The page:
Twenty years ago, some “serious” business thinkers used to lament the rise of the US service economy. They argued that a service-based economy was nothing more than (and this is an actual quote) “a bunch of people washing each other’s underwear.” This was taken as a serious critique. A service economy was doomed, they reasoned, because you couldn’t export services and bring in wealth the way manufacturing enables you to export goods to bring in wealth.
Well, it turns out those “serious” thinkers got it all wrong. This from today’s New York Times:
In the United States, services increasingly dominate the economy. Employment in this sector has risen steadily since the 1960s, with 70 percent of Americans now working in service industries.
And America already exports more services than any other country in the world, even more than the next two competitors combined. In 2011, that amounted to $612 billion exported in services, up 10.1 percent from 2009, and up 136 percent since 1991.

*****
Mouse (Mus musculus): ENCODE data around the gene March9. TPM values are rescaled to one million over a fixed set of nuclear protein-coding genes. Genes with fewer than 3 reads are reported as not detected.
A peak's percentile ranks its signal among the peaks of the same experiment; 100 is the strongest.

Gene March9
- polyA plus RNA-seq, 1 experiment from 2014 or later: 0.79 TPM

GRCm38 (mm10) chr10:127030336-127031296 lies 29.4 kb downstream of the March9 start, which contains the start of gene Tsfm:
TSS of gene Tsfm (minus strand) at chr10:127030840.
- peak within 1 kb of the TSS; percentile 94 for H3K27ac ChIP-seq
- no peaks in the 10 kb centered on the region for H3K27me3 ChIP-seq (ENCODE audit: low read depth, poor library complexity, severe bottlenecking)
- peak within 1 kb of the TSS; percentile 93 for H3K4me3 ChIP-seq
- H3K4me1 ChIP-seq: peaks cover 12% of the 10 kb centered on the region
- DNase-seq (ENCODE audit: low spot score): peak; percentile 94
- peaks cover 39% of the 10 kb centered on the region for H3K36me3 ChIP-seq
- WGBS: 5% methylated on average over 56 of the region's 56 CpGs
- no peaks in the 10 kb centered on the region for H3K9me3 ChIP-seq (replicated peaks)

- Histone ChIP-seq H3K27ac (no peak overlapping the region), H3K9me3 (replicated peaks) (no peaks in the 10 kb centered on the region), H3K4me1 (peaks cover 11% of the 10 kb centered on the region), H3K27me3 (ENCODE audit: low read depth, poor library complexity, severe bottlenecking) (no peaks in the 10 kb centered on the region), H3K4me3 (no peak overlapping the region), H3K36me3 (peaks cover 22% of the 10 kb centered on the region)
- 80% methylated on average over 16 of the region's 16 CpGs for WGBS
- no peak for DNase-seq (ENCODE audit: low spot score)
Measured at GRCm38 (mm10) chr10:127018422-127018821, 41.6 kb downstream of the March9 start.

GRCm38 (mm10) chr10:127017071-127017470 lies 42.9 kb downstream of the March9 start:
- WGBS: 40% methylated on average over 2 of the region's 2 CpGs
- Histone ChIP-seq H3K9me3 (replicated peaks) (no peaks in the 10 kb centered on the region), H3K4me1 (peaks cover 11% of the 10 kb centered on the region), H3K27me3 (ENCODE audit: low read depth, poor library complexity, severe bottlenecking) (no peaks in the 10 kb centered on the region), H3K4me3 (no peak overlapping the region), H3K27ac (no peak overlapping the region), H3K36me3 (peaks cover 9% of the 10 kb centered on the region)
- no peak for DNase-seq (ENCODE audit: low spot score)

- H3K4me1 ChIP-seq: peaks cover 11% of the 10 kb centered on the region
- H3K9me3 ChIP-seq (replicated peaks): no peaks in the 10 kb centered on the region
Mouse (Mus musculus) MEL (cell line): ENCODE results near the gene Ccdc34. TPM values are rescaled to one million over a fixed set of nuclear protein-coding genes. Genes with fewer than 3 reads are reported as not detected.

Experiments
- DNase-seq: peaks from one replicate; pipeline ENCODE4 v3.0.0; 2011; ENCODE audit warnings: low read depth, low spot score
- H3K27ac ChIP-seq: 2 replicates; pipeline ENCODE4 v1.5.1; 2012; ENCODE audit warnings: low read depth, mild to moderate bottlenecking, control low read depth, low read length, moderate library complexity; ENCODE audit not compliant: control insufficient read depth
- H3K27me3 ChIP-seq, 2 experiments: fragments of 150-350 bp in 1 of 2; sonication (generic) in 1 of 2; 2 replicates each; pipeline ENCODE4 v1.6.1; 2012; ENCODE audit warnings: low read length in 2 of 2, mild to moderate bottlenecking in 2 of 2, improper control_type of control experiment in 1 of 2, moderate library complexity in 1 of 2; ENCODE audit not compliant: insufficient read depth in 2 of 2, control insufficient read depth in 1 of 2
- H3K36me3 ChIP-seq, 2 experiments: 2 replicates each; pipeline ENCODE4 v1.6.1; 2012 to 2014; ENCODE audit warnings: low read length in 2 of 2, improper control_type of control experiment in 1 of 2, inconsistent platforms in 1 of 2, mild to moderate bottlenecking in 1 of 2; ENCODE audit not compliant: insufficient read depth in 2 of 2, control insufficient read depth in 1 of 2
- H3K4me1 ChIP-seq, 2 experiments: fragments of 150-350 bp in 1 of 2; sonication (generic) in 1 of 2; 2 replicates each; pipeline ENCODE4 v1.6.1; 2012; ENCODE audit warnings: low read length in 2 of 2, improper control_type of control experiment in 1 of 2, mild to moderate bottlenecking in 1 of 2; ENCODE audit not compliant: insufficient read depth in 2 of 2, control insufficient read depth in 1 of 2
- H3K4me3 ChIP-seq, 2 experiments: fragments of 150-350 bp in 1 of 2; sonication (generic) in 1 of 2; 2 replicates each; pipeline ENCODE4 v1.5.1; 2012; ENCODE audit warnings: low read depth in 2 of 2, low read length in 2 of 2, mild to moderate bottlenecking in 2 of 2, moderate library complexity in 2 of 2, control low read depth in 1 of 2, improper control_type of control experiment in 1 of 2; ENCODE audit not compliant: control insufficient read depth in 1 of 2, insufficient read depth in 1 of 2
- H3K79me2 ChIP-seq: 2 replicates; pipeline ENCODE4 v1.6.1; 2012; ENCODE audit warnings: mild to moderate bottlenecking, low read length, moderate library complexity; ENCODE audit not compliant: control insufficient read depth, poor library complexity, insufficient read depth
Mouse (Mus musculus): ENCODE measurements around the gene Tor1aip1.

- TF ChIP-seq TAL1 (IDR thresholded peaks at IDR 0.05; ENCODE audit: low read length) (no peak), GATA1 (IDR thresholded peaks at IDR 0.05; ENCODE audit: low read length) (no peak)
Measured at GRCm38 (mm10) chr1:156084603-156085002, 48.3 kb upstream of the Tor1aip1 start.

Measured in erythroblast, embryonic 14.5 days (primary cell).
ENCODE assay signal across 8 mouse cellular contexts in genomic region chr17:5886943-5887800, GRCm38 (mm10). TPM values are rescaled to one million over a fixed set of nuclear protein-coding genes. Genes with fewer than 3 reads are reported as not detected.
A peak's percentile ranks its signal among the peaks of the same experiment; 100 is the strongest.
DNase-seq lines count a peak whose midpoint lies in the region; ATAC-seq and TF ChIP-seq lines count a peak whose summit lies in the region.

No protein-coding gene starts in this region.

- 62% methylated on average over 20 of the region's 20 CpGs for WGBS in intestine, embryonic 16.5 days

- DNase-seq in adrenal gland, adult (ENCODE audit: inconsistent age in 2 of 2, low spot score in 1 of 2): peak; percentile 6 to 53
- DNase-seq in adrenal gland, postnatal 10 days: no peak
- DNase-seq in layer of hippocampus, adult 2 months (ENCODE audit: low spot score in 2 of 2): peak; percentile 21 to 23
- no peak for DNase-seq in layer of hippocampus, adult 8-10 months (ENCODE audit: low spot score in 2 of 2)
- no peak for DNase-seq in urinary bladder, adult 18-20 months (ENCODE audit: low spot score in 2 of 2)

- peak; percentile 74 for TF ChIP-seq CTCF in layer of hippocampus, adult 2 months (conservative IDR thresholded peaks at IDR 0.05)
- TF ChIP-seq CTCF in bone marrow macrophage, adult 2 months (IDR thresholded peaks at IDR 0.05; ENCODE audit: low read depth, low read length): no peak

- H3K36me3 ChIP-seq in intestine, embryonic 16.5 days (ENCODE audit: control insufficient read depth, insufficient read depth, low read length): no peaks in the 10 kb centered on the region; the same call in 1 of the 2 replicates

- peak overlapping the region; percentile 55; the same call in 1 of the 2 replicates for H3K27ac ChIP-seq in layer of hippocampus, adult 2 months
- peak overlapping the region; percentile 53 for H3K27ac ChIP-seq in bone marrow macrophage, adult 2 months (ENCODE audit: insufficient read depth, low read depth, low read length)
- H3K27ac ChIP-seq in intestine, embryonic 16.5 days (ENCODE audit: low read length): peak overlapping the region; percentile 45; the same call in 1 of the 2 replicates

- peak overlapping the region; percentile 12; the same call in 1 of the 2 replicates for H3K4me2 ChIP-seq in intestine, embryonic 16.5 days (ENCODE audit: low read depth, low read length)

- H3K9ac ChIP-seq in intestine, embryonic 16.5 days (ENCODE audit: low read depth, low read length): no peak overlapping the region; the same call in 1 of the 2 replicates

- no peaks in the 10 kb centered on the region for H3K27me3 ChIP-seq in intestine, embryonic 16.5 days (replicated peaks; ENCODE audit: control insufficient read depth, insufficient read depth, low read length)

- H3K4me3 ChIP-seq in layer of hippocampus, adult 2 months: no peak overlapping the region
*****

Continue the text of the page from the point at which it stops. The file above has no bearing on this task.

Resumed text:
Still, there is great untapped potential for more, since all of these exports are being sold from a tiny share of all the American companies that could participate in the global marketplace.
“There is this huge infrastructure boom where these big, fast-growing economies are going to need to build out their roads, sewers, telecommunications networks, factories, airports, harbors, you name it,” said J. Bradford Jensen, an economist at the Peterson Institute for International Economics and author of a recent book on global services trade. “All those projects require armies of architects, engineers, project managers, financial insurers. These are all the kinds of tradable services that we have an advantage in providing.”
You can read the full story here.